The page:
In the report witnesses told investigators Cooling explained that it was because women were physically inferior to men that male Marines had to “pick up the slack” during training and “men have had a difficult time adjusting to open combat roles because they can no longer refer to certain rifle parts as female body parts.”
In his response, Cooling said that he didn’t say those things.
“Well, one that’s a ludicrous statement,” Cooling said. “Two, I don’t recall having any conversation [like that] at all with anybody on the Senate staff.”
At a December 2017 congressional fellows breakfast during a question and answer session witnesses allege he said women make better schedulers and secretaries.
Cooling denied using the word secretary but did say that in his experience women make better schedulers. He saw that as a compliment noting the important aspect of that part of the job among congressional staffers.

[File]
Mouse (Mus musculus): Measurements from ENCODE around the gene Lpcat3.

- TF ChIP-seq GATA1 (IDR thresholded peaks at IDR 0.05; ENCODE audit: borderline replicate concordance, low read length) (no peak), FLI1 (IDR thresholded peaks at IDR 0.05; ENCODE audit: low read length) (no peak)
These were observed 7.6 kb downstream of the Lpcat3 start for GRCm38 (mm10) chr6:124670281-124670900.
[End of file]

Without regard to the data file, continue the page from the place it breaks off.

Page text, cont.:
A few of those in the breakfast meeting took offense, seeing the comment as demeaning to women and brushing off the position as “menial.”
Also in December 2017, witnesses told investigators that Cooling told a female noncommissioned officer in passing that he would rather see his daughter work in a brothel than be a Marine Corps pilot.
The incident occurred in the legislative office late at night while Cooling’s deputy was speaking with the female NCO about her career plans after she finished officer candidate school. The NCO said she wanted to be a pilot.
Cooling, a career infantryman, said he was telling a version of a joke often shared between ground combat and aviation Marines.
“The joke goes, ‘I would rather have a daughter in a brothel than a son that’s a pilot,’” he said. “That has nothing to do with gender discrimination or bias. It has everything to do with a good natured tease towards pilots and aspiring pilots.”
He admitted the joke was in poor taste but didn’t rise to the level of bullying or creating a hostile work environment.
Todd South has written about crime, courts, government and the military for multiple publications since 2004 and was named a 2014 Pulitzer finalist for a co-written project on witness intimidation. Todd is a Marine veteran of the Iraq War.